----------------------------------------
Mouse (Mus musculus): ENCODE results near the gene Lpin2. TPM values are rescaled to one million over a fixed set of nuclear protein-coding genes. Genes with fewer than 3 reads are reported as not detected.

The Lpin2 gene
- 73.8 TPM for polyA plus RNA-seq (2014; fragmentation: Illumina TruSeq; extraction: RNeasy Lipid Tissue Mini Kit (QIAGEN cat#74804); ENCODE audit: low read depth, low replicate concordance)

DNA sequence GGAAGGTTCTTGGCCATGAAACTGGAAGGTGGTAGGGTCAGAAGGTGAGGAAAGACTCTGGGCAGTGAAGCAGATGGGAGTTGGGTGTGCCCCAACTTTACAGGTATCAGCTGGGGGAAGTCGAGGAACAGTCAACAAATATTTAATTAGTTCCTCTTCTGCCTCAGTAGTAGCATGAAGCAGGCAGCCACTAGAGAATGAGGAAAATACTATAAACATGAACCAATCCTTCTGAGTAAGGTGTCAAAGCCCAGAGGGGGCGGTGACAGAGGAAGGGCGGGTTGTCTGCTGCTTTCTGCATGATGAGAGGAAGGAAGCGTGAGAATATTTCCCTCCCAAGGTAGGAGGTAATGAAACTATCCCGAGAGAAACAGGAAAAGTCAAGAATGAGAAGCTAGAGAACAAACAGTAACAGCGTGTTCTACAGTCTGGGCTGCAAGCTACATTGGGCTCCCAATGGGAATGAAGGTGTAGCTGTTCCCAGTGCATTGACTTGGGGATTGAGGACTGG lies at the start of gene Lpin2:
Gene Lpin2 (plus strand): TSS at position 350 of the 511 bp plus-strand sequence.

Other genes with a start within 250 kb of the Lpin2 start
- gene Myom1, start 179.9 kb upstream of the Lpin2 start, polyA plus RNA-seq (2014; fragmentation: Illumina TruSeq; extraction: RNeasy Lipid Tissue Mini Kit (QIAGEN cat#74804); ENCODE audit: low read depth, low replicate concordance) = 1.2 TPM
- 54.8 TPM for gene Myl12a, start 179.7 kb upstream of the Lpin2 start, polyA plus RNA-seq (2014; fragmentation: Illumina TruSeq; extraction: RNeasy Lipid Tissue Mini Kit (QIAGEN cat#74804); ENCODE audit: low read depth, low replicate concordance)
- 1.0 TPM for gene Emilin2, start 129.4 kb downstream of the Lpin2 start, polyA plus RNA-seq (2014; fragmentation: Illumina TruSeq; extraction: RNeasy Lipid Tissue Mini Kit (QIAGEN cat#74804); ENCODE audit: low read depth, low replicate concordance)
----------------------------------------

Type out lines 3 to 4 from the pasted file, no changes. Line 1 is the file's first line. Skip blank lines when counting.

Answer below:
- 73.8 TPM for polyA plus RNA-seq (2014; fragmentation: Illumina TruSeq; extraction: RNeasy Lipid Tissue Mini Kit (QIAGEN cat#74804); ENCODE audit: low read depth, low replicate concordance)

DNA sequence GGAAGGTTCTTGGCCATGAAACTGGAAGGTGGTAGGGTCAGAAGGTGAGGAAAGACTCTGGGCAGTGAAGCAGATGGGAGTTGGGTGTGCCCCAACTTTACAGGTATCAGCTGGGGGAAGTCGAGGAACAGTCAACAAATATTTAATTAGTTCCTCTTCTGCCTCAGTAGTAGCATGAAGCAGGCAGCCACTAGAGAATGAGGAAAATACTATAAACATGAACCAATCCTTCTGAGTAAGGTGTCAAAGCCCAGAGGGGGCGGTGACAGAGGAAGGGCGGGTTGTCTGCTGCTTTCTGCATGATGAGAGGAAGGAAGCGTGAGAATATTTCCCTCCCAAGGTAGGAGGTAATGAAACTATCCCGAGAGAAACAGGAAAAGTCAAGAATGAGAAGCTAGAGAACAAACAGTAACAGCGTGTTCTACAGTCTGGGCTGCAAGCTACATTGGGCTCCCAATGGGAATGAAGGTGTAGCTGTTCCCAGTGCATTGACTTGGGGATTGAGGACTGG lies at the start of gene Lpin2: